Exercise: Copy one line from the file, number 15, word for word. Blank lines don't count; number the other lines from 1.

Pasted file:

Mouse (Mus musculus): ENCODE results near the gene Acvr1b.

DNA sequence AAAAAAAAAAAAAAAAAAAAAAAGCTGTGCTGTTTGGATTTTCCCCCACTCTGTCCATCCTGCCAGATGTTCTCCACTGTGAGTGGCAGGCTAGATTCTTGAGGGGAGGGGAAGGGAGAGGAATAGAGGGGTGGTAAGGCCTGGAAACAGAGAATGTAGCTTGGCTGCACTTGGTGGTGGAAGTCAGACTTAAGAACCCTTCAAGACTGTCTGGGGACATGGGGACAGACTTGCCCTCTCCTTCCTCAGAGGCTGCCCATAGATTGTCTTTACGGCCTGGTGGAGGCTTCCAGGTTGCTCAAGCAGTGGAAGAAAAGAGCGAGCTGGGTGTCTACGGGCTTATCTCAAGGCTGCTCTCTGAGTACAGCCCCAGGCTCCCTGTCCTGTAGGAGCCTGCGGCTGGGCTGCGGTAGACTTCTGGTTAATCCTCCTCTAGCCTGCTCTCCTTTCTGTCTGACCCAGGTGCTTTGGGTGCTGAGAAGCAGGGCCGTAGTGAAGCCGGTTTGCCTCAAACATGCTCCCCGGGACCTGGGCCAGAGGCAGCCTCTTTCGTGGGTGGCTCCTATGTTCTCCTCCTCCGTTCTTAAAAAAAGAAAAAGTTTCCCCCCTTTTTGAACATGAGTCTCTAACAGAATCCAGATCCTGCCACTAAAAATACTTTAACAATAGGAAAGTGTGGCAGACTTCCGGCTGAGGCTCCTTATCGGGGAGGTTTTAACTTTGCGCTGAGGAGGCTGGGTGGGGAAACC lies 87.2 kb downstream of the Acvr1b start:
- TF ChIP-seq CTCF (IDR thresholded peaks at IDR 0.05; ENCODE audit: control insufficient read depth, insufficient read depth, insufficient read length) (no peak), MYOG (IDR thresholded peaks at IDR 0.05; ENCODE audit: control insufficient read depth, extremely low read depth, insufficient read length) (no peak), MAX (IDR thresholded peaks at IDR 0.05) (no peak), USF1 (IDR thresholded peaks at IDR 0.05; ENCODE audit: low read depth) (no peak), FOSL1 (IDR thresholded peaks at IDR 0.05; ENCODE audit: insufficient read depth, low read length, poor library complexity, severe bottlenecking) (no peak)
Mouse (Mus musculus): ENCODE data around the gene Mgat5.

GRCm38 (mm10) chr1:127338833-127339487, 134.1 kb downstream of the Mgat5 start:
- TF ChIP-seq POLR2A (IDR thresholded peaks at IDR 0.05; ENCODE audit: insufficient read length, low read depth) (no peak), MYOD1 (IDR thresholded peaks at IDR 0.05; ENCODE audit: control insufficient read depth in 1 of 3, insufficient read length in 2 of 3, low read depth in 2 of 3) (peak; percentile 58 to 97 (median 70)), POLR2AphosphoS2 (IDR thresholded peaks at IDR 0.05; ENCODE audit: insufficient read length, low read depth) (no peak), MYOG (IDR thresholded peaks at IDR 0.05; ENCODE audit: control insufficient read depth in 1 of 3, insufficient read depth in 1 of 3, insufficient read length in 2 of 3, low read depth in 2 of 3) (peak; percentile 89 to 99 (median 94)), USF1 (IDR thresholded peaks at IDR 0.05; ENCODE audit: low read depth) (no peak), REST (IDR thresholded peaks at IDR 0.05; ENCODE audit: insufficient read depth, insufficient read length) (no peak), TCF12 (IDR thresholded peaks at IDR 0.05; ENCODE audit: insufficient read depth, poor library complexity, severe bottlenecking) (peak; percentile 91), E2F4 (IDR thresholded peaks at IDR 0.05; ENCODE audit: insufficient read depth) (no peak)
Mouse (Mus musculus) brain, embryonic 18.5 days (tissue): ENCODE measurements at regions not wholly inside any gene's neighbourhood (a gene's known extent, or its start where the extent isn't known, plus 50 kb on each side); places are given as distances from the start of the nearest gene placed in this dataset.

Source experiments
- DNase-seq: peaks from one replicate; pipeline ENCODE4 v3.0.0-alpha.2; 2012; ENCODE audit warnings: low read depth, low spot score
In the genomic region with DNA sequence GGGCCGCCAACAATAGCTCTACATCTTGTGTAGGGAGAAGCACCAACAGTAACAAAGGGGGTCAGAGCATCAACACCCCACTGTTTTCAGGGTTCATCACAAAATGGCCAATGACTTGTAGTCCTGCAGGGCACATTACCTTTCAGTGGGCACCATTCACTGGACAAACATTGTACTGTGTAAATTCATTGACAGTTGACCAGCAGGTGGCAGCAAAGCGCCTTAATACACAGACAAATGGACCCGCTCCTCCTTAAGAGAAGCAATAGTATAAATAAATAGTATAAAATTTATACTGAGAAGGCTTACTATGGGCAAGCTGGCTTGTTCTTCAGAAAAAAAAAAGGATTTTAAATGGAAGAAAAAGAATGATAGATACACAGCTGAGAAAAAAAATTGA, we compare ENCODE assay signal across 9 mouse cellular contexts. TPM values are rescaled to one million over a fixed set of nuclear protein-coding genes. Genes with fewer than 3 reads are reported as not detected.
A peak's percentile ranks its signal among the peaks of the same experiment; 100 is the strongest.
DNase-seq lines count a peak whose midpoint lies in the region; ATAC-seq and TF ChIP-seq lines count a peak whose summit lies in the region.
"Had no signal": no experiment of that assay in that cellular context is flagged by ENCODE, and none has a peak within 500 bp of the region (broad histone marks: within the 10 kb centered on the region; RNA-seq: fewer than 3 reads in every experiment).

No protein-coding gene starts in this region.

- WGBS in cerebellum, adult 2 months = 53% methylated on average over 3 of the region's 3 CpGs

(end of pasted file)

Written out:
- WGBS in cerebellum, adult 2 months = 53% methylated on average over 3 of the region's 3 CpGs